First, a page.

Thursday, 3 January 2019

The Migrant Crisis - Echoes of prohibition?

Apparently the UK is in the grip of a "migrant crisis". Although, with apologies for linking to Sky News, 230 people attempting to cross the channel during December can hardly be considered significant in a country of around 66,000,000 people. Neither can it really be considered significant when compared with the 130,000 children in the UK who were forced to spend Christmas with no permanent home.

Sajid Javid, the Home Secretary, raises doubts about whether these people are genuine asylum seekers. Apart from the racist overtones of what he says, and the fact that, under current rules, his father would not be allowed into Britain, perhaps there's some truth in that. But maybe not in the way he means it; the way of appealing to the right wing to ennoble his potential leadership bid.

Prohibition?

The story of prohibition in the USA is well known; the government of the time banned nearly all legal sales of alcoholic drink, causing widespread criminality and ultimately repeal of the law. There is some dispute over the criminality, but it's clear that a large black market was produced, which gave a significant income to the only groups which could consistently outflank government enforcement - organised criminals.

So what has this got to do with migration? Well, it seems that, if something is ruled against to the extent that it is impossible to do it legally, it won't stop happening. Rather, it will continue to happen illegally, fuelling criminals, denying revenue to legitimate businesses and the exchequer and making the users into victims. It happened with alcohol during prohibition, marijuana and heroin. It's even starting to happen with tobacco consumption in the UK - cigarettes and tobacco have been taxed out of the reach of many smokers and, rather than stop, they buy fake products smuggled from less well-regulated countries. The income from those goes directly into the pockets of smugglers.

The same, of course, happens with people-smuggling. The people who are taking desperate measures to cross the channel and settle in the UK are taking the only route now open to them. Of course they're claiming asylum - there is no legal means for them to travel to and settle in the UK otherwise. As a country we have cut off every legal route available to them so some people will inevitably resort to the illegal. This leaves them at the mercy of the people smugglers, who have no care for their customers beyond the cash in their pocket. Just like prohibition, tobacco smuggling and heroin dealing, that money goes straight into the pockets of the criminals, and funds their increasing power. Surely this shouldn't be what we want?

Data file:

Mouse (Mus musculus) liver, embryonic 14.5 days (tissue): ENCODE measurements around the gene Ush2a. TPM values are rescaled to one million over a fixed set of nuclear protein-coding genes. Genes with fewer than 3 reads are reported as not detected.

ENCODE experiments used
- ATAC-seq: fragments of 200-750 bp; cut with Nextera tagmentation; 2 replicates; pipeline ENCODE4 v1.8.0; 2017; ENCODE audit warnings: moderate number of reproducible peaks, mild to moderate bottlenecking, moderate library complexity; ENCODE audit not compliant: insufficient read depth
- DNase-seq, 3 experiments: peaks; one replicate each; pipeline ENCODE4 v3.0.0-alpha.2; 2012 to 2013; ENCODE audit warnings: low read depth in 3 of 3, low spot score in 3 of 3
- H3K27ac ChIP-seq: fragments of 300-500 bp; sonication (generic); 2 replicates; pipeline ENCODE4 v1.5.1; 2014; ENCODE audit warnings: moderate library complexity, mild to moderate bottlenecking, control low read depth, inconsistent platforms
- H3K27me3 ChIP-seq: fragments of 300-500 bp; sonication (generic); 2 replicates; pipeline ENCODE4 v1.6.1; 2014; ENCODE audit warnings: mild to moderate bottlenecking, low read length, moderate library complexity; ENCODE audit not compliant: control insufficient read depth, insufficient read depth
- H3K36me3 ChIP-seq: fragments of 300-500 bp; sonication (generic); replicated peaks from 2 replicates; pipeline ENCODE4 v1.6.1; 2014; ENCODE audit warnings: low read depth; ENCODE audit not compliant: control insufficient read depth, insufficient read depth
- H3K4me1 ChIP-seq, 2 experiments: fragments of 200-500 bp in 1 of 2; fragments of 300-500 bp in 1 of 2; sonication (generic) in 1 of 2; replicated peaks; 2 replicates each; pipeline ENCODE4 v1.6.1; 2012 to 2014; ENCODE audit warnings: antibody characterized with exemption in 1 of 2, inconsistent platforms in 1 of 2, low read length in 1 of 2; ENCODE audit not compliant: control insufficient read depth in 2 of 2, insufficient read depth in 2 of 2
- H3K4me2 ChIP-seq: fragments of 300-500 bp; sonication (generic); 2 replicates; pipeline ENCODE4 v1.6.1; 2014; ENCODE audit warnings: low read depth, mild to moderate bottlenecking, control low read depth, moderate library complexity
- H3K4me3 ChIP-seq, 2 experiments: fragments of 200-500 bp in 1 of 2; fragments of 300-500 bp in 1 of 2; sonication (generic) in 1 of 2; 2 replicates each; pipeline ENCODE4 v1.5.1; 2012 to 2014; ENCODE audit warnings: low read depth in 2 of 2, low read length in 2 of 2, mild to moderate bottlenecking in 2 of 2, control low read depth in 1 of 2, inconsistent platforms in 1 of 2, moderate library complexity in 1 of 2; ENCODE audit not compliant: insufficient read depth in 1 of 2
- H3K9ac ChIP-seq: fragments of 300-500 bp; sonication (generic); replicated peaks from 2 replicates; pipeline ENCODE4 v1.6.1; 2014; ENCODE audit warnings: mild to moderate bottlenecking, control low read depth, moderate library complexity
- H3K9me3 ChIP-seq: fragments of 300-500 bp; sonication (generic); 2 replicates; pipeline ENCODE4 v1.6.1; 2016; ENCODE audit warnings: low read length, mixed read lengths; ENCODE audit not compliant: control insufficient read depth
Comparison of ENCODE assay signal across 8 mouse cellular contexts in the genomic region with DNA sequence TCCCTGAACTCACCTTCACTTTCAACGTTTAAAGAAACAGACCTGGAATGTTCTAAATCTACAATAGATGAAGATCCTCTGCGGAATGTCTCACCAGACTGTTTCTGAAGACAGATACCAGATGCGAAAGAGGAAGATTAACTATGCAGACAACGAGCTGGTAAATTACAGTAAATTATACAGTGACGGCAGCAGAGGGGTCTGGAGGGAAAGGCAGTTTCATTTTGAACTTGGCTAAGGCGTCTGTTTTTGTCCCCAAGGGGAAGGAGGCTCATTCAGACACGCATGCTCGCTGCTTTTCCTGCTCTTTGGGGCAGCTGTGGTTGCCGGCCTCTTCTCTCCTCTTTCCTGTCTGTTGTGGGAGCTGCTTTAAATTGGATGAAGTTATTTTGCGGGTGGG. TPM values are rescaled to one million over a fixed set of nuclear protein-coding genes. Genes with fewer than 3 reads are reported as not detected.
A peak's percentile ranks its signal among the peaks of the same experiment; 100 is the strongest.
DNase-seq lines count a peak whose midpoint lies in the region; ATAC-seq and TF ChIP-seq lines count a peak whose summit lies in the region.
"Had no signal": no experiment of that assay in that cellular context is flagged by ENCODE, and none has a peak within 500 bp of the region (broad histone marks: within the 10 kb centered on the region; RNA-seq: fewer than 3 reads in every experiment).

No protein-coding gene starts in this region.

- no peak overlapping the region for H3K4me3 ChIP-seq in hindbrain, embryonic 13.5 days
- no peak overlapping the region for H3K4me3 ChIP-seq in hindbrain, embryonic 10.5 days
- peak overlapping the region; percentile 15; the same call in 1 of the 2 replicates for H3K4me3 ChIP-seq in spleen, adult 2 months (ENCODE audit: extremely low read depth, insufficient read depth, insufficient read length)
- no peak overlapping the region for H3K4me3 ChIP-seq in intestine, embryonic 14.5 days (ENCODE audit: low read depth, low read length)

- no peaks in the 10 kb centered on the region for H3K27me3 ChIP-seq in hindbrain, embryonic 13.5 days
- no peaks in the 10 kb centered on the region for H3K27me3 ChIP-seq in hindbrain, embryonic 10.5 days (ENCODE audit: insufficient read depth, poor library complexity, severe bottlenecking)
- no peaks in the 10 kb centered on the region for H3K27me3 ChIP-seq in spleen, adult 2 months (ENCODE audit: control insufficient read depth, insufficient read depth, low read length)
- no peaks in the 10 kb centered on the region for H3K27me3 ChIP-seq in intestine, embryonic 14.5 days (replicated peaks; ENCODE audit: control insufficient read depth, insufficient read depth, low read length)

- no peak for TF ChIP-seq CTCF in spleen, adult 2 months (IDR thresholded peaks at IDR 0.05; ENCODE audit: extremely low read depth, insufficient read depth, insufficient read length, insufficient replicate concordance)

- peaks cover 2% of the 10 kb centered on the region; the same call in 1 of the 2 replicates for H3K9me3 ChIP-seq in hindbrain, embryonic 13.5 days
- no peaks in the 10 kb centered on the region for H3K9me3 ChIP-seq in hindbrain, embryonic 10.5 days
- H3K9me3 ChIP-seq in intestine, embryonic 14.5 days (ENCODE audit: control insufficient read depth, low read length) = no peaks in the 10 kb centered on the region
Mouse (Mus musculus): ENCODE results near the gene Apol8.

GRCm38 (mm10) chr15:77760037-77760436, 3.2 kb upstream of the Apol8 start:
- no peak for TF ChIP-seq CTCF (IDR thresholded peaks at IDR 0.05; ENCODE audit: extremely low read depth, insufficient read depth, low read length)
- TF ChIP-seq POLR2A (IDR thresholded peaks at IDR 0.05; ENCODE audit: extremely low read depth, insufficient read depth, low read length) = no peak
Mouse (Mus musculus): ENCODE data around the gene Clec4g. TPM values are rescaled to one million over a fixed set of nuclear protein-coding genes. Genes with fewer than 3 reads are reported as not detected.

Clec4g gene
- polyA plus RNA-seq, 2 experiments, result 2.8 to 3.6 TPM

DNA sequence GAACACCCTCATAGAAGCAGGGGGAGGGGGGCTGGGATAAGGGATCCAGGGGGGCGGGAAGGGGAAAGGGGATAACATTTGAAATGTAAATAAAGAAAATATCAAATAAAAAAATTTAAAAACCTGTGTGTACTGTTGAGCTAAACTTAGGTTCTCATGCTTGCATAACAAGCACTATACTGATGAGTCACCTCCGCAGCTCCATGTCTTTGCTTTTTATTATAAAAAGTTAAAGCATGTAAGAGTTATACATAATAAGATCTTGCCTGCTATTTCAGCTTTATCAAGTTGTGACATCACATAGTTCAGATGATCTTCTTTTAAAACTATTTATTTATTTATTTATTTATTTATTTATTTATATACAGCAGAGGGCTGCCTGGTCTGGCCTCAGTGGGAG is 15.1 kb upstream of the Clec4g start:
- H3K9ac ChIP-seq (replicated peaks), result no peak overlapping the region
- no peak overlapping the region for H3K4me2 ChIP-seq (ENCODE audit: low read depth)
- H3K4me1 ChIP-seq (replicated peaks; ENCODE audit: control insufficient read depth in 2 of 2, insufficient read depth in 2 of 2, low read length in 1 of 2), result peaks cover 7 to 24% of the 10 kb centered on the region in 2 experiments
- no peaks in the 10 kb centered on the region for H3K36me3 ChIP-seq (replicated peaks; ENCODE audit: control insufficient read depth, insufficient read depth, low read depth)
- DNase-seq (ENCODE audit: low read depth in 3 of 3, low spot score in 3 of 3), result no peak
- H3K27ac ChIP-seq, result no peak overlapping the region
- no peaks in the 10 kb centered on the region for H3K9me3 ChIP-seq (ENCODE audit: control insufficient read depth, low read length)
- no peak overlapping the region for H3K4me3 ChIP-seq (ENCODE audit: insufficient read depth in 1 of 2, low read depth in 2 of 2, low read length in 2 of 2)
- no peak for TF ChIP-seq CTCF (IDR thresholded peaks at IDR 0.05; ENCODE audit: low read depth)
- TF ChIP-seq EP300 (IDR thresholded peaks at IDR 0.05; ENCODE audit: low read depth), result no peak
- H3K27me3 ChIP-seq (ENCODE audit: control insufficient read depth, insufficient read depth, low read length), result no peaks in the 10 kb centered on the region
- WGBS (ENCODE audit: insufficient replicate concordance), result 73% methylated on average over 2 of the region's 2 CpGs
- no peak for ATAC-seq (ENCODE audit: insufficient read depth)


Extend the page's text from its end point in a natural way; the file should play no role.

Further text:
What's the solution?

Honestly, I don't know. Immigration is a complex problem with no easy solution. I would love to think that it will be possible one day to open all borders, but at the moment we seem further from that than ever before. But part of the solution has to be to introduce a legal method of entry for people who don't meet the standard immigration criteria. The USA does it through their Diversity Immigrant Visa Program, which selects people via a lottery, to increase the diversity of immigrants. That must be a good thing; I just hope President Trump doesn't cancel it, before his inevitable fall from grace that is.

During the cold war we used to welcome "dissidents" who manged to make it across the iron curtain which divided Europe and the world. Now we regard people who manage to escape ruinous wars and barbarous regimes as criminals and, even worse, "enemy combatants". Really, what's the difference?

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